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Old 2008-03-09, 01:59   Link #817
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Originally Posted by arkhangelsk View Post
Actually, in real life you may only have one real observation. In animation or film, you can replay over and over again to fix the observation more precisely. So it isn't ALL a one way street.
Reviewing a recording to refine your measurement doesn't change that the recording represents only one observation of one event. Ask Fleischmann and Pons what one observation is worth.

Quote:
That's one of the beauties of the SoD system. You stop caring about what you thought the creators had in mind. If the creators thought they were making a competent force but weren't, you just take what you see. If their idea of a kilometer draws out to be 100m (people have a tendency to overestimate distance), then the shot was 100m. If they draw it alternately to 100 and 200m, then sometimes they can shoot to 200m. Interesting, you seem able to take the first idea but not the others.
The creators had a world made of physical matter in mind but the entire thing is clearly just a series of drawings. The creators had human characters in mind but clearly their anatomy is anything but human. The creators had Earth in mind as the setting but there's no evidence that anything other than 'Uminari City' and 'some ocean' exist.

At some level you're accepting the creators' intent, or your entire system would self-negate when it reached the conclusion that the setting it is being applied to isn't real.
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Old 2008-03-09, 02:25   Link #818
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Hi guys sorry to interrupt, but a group of us (me, Lowegear, AdmiralTigerclaw, WildGoose, Jimmy_C, LimitedEternal, ghazghkull) were discussing about barrier jackets. We came up with something like this and would like for you guys you see if what we think can be correct.

Barrier Jackets - A theory
  1. BJ defends from kinetic impact
  2. BJ does so via bleeding the energy into the atmosphere, dispersing the energy (incidentally producing those cool clothing flapping scenes when mages block shots)
  3. BJ primary defense against Kinetic Impacts is the default Field which is set to anti-kinetic
  4. Thus, as BJ is set to protect against hi-energy kinetic impacts, beams travel slower so as to not have to deal with the kinetic protection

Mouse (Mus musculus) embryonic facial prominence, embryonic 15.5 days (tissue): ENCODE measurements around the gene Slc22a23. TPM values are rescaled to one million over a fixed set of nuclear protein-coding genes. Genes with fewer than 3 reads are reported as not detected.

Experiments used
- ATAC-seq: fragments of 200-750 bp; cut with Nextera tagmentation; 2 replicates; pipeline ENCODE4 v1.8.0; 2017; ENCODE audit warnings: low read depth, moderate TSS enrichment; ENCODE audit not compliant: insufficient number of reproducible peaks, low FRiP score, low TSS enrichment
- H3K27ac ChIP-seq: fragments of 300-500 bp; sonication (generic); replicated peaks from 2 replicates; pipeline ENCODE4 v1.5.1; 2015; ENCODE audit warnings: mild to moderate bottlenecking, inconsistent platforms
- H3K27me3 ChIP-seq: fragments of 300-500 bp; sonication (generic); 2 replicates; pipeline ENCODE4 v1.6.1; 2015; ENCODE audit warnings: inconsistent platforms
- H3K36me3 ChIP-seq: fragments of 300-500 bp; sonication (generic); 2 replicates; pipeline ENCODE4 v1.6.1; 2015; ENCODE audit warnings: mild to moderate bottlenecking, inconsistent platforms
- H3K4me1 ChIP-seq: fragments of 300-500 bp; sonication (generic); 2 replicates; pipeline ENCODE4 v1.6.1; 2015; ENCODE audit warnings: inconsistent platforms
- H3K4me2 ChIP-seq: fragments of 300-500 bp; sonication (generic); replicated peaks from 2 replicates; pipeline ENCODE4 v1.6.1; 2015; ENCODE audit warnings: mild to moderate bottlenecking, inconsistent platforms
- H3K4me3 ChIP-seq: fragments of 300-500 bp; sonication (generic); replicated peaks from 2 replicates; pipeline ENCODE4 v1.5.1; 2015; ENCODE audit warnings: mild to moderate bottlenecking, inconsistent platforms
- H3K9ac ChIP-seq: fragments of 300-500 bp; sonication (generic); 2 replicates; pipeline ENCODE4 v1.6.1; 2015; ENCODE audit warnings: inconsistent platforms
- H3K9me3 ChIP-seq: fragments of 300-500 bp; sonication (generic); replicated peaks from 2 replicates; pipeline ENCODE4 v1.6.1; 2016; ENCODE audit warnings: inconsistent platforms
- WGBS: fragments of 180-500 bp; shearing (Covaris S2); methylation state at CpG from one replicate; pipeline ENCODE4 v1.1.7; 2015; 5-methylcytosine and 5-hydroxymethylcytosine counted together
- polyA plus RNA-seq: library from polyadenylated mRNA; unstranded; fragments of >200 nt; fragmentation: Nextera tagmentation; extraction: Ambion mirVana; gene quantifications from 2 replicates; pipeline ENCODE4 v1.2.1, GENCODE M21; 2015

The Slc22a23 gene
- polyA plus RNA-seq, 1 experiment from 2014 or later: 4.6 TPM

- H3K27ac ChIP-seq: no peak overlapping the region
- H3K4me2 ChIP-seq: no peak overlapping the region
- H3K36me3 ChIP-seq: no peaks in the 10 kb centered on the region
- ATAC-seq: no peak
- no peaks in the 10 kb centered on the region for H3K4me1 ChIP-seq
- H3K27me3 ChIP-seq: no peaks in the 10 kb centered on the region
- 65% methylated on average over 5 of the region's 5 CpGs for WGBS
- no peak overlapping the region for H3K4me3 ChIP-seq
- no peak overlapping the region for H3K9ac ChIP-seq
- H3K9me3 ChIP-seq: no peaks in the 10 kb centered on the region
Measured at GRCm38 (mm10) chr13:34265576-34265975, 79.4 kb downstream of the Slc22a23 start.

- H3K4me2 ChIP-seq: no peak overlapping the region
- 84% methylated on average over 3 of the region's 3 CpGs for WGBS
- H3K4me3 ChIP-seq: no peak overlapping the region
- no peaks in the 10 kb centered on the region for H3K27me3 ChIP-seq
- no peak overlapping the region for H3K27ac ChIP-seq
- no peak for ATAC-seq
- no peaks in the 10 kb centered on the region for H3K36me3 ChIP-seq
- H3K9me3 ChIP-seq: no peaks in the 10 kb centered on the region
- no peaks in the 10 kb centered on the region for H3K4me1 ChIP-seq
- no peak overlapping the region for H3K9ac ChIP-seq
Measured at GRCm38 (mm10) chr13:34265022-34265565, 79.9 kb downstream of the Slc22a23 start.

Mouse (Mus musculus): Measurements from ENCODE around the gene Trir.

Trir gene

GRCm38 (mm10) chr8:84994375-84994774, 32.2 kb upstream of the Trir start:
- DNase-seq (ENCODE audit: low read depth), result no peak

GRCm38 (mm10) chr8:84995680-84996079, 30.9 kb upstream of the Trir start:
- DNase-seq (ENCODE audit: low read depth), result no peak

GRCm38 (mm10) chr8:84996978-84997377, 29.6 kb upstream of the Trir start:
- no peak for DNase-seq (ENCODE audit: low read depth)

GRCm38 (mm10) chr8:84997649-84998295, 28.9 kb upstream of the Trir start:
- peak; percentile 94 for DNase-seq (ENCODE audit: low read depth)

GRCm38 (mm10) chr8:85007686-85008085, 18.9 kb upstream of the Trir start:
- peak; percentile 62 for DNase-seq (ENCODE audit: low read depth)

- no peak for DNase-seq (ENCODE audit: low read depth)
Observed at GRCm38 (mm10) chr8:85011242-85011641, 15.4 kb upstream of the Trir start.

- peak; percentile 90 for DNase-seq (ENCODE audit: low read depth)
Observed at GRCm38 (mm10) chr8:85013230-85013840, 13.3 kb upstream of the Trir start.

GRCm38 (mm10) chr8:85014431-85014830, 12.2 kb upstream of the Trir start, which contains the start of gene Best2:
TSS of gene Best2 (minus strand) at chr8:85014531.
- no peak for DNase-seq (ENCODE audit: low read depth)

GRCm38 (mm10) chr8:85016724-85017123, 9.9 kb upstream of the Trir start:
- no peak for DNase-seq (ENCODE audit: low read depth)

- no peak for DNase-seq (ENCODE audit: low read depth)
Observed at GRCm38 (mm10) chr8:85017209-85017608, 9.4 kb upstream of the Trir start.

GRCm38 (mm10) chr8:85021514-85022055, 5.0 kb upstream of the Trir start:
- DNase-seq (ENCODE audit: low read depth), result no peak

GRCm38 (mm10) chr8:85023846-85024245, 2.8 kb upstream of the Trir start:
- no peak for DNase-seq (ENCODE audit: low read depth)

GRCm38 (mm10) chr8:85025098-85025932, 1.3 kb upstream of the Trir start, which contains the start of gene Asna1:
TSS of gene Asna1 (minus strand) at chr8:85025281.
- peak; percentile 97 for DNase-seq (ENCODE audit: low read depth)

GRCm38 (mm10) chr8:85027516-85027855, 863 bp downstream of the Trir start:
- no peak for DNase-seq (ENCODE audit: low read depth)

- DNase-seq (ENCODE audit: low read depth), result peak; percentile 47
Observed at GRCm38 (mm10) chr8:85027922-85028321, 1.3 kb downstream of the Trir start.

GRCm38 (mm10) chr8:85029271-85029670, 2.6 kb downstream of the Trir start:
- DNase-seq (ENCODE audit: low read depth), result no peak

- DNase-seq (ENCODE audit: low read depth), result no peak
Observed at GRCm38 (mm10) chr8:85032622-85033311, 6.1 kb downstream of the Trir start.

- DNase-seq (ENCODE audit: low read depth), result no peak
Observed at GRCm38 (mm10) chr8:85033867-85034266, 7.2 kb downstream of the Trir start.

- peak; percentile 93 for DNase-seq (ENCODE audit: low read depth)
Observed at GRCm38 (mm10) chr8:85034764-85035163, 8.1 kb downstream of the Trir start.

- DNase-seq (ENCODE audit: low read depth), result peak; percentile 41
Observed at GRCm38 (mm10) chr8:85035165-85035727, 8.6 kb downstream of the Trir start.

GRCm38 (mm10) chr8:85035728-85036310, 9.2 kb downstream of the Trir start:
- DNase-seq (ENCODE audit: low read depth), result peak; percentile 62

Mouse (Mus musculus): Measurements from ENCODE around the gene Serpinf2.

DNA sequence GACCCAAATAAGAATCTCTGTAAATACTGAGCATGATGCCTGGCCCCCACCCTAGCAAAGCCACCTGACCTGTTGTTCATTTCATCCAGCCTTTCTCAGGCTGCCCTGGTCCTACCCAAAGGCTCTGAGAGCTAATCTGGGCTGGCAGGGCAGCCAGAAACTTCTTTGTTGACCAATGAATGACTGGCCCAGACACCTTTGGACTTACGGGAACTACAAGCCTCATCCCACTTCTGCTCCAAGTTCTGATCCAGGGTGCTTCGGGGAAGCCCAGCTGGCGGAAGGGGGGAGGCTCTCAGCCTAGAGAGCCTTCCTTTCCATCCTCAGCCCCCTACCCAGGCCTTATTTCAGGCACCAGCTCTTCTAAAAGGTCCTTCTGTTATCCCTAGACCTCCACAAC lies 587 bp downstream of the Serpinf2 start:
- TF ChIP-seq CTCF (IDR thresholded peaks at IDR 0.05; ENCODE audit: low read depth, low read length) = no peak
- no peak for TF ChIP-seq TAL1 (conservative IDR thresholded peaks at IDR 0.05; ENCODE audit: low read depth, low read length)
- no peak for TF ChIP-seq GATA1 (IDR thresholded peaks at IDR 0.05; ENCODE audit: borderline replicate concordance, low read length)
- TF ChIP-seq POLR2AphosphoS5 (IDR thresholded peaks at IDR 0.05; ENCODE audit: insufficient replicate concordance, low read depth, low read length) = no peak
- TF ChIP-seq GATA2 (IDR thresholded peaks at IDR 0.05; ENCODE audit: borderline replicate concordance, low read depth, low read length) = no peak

5. Kinetic protection is kept on the BJs due to risk of falling/being thrown really freakin' fast
  6. Similarly, BJs protect against bullet penetration by bleeding all that kinetic energy into the atmosphere, thus leaving no penetration (The impact will still be painful though)
  7. This explains also why melee works against mages. And it may be the reason why the ban on conventional weapons is successful.
In summary, the faster the attack, the more the BJ protects and the slower the attack, the less the BJ protects.

What do you guys think?
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Old 2008-03-09, 05:53   Link #819
arkhangelsk
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Originally Posted by Kikaifan View Post
Reviewing a recording to refine your measurement doesn't change that the recording represents only one observation of one event. Ask Fleischmann and Pons what one observation is worth.
Actually, one observation about one event is often a practical limit. You can only have so many cameras anyway.

You seem to be of the type that insists that if the Observation is imperfect, you think that wild-a*sed guesses are equal.

Quote:
The creators had a world made of physical matter in mind but the entire thing is clearly just a series of drawings. The creators had human characters in mind but clearly their anatomy is anything but human. The creators had Earth in mind as the setting but there's no evidence that anything other than 'Uminari City' and 'some ocean' exist.

At some level you're accepting the creators' intent, or your entire system would self-negate when it reached the conclusion that the setting it is being applied to isn't real.
For the second question, they do, however, state that it is Earth, though. They don't just imply it is, the 97th World is clearly Earth.

The first and third question are a little harder, because it is anime. But ultimately the base question is the same. What will we do if this were all real, that this represents a real situation. The anime, thus, becomes the recreation of that situation, and one of the few sources we have (we have the manga and the one novel too). Are you going to throw up your hands or are you going to buckle down and analyze?

Last edited by arkhangelsk; 2008-03-09 at 06:06.
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Old 2008-03-09, 06:37   Link #820
Sheba
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In summary, the faster the attack, the more the BJ protects and the slower the attack, the less the BJ protects.
It's kinda how fighters in Dune Universe dealt with personal shields.